“Life moves pretty fast. If you don’t stop and look around once in a while, you could miss it.”
Ferris Bueller perfectly summed up today’s environment in the 1986 classic film, Ferris Bueller’s Day Off.
Our lives are a routine list of multiple tasks: We wake up, down a cup of coffee, get the kids ready for school (without caring if the clothes match), check important emails, rush to work, etc.).
We’re busy. Others know it because we tell them how busy we are.
In between the chaos, we find ourselves looking for an escape by finding out what our friends and family are up to on social media. Cluttered in the feed, we see a post from a financial services company we follow.
For a moment, we start to think about our financial future. The post connects the dots between valuable solutions and our unique needs. We know we need to talk to an agent or advisor. The Call to Action (CTA) asks us to “call to set up an appointment.” For a fleeting moment, we are ready to act.
We keep scrolling – liking and commenting on our friend’s dog pictures – and booking an appointment becomes a long-lost memory.
We are so busy in our daily routine that anything requiring more than minimal effort falls to the wayside. A CTA requiring a client to “call us to set an appointment” is above that minimal effort baseline.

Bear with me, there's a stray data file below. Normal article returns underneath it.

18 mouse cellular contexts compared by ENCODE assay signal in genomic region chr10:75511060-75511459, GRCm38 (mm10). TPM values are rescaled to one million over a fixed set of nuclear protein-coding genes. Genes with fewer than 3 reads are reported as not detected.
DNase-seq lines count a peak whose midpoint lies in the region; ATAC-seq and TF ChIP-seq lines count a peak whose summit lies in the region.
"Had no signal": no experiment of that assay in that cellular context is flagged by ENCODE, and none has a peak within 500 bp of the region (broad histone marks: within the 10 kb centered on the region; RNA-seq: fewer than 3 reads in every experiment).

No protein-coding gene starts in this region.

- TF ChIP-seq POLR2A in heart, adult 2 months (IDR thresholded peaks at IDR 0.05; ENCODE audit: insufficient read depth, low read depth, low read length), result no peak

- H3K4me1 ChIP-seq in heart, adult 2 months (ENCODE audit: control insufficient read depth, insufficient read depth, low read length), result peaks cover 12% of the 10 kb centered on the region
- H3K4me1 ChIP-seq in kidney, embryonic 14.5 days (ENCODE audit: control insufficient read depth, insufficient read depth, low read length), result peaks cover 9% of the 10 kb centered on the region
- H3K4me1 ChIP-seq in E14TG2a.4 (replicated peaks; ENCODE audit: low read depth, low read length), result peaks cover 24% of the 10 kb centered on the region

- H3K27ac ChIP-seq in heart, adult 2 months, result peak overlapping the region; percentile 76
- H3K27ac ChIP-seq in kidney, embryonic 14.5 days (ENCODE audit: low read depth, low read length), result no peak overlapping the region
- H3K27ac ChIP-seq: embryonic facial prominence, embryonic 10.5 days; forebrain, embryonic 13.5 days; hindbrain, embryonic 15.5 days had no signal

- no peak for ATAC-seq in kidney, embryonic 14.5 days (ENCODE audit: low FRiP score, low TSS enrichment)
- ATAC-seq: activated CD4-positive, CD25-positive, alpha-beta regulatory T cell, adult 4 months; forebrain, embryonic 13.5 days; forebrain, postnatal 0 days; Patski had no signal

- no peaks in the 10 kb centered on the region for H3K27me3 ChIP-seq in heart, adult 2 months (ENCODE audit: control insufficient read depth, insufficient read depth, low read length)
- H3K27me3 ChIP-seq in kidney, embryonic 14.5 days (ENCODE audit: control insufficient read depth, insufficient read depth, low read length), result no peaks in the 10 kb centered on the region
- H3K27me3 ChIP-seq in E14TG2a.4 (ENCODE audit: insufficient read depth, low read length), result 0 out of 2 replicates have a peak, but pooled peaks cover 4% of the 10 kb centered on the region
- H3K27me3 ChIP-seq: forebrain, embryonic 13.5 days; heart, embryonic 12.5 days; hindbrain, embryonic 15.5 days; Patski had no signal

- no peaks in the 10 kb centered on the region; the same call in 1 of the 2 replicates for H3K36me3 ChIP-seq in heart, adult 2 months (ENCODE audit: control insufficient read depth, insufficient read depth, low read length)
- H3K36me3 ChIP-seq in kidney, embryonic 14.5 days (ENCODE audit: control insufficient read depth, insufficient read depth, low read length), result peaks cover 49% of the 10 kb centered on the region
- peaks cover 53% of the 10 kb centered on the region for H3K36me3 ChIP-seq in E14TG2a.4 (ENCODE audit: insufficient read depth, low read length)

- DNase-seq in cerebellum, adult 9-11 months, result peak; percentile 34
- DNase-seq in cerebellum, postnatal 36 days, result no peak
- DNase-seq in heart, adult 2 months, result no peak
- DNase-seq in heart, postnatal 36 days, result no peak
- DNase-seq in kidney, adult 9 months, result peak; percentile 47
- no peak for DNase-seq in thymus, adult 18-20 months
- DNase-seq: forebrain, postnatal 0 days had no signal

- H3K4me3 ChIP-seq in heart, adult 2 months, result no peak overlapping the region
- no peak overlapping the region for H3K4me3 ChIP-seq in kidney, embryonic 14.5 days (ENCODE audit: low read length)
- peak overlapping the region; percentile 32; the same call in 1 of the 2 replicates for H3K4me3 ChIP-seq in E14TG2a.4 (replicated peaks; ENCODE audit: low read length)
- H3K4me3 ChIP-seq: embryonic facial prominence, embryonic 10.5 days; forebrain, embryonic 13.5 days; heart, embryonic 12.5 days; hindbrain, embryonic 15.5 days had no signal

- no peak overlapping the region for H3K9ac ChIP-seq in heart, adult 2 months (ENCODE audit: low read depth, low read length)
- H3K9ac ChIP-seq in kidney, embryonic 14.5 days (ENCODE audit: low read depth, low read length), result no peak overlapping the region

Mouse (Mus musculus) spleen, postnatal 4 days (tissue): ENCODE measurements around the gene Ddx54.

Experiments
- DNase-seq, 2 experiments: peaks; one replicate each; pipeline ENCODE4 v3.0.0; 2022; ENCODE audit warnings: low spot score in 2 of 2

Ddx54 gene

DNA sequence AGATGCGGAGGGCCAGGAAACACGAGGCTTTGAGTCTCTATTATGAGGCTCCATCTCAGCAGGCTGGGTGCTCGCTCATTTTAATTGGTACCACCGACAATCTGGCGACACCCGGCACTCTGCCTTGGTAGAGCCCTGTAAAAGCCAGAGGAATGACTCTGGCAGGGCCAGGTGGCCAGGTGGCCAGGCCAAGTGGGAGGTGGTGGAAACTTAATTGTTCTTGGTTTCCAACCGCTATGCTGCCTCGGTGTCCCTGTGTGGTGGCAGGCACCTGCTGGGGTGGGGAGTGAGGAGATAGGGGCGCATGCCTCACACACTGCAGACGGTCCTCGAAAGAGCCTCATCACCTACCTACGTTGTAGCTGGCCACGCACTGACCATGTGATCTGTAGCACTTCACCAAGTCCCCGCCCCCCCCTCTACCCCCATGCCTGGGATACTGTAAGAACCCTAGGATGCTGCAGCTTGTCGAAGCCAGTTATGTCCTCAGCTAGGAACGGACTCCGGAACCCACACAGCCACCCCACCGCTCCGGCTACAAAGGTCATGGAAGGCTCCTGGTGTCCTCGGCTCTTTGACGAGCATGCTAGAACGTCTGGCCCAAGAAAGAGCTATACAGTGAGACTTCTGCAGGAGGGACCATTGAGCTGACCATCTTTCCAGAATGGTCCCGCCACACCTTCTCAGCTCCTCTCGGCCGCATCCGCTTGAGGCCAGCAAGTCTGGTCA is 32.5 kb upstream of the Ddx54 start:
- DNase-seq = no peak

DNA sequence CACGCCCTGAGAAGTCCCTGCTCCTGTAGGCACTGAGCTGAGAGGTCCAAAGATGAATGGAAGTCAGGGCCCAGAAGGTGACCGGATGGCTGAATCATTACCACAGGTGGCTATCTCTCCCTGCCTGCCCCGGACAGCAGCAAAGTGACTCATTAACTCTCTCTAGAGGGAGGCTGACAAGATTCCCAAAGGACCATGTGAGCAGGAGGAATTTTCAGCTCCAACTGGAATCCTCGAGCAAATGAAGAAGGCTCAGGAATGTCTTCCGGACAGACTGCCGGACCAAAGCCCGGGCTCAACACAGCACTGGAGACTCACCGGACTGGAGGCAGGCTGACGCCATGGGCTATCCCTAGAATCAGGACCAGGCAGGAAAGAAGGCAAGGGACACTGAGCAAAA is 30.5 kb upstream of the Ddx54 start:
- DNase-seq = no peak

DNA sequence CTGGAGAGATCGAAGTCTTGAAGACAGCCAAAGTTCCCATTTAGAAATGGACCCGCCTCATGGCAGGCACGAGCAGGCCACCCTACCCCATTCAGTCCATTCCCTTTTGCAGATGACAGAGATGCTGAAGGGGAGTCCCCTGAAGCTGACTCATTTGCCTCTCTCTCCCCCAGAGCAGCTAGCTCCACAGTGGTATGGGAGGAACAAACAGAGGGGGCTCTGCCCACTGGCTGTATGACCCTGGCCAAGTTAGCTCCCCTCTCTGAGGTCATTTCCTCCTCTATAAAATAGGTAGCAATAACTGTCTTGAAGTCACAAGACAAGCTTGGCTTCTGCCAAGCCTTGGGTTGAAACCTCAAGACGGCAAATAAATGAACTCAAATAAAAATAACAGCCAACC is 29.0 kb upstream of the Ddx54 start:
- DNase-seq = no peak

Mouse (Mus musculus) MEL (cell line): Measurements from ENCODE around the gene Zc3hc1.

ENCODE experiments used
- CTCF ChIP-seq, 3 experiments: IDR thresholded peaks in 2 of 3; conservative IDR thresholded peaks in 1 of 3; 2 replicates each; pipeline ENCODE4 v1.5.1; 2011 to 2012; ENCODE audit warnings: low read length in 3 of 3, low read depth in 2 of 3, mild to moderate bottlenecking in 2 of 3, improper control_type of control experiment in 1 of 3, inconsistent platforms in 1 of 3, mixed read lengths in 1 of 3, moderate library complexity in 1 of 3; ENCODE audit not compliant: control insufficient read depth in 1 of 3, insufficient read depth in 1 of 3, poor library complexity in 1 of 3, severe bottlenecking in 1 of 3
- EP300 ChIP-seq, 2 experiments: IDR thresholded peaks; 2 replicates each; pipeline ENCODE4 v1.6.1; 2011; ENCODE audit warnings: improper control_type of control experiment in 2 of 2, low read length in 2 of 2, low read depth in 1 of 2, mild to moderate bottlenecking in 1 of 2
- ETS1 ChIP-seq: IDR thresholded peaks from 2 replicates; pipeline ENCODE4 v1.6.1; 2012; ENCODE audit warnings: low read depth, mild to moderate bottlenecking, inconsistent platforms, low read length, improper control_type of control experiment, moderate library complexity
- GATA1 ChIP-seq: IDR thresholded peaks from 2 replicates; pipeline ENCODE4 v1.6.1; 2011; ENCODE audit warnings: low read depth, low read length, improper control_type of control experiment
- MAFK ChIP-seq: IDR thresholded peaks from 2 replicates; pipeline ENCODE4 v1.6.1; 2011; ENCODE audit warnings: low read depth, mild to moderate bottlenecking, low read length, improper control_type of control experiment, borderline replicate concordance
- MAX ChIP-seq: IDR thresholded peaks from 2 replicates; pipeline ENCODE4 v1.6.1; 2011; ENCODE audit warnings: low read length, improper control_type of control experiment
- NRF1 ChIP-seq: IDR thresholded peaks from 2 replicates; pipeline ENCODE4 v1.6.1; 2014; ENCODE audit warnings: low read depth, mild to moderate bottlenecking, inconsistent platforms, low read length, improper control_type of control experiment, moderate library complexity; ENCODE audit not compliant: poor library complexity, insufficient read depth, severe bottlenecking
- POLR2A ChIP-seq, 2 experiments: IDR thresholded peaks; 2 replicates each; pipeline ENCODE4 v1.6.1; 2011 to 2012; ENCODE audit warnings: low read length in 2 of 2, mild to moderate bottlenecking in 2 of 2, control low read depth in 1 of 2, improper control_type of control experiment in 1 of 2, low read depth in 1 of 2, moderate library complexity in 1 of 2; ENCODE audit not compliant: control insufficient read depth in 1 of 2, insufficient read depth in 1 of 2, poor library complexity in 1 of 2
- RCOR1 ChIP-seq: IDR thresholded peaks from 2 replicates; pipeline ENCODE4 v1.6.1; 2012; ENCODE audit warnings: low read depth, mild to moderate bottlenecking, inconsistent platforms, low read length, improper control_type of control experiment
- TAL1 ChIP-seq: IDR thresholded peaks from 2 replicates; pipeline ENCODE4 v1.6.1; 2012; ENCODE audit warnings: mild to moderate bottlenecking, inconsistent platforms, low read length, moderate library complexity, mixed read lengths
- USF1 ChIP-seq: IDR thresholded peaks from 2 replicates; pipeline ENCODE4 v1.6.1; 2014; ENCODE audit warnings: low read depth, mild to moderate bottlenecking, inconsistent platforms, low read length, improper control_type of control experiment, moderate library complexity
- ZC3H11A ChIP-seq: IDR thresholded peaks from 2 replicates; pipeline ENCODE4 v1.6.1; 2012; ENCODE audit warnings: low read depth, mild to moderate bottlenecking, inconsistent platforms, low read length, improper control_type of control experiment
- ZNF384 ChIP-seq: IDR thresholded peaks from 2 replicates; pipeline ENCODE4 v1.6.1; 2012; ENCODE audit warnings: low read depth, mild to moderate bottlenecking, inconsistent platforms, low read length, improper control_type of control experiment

A study conducted by Microsoft Corp indicates people start to lose concentration after eight seconds. This number has been falling over the years and is currently at its lowest number.
What is a CTA?
Well-crafted and delivered content gets people to think and inspires action. Yet, a critical part of the content that doesn’t get enough attention is the call to action (CTA). A clear CTA is a juncture at providing valuable advice to influencing someone to take the next step.
It is where you clearly state what role the audience can play after they see your social post, read your newsletter, or interact with your brand in any other fashion. The CTA gives your audience specific tasks to complete that will ultimately impact their lives.
Would you want to call?
People respond to different types of CTA